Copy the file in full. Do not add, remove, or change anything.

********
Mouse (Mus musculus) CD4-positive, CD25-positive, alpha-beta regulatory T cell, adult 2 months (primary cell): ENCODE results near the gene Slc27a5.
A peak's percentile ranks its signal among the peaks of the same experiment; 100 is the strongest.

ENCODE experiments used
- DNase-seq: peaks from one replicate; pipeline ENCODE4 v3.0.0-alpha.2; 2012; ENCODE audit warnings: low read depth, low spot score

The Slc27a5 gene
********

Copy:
Mouse (Mus musculus) CD4-positive, CD25-positive, alpha-beta regulatory T cell, adult 2 months (primary cell): ENCODE results near the gene Slc27a5.
A peak's percentile ranks its signal among the peaks of the same experiment; 100 is the strongest.

ENCODE experiments used
- DNase-seq: peaks from one replicate; pipeline ENCODE4 v3.0.0-alpha.2; 2012; ENCODE audit warnings: low read depth, low spot score

The Slc27a5 gene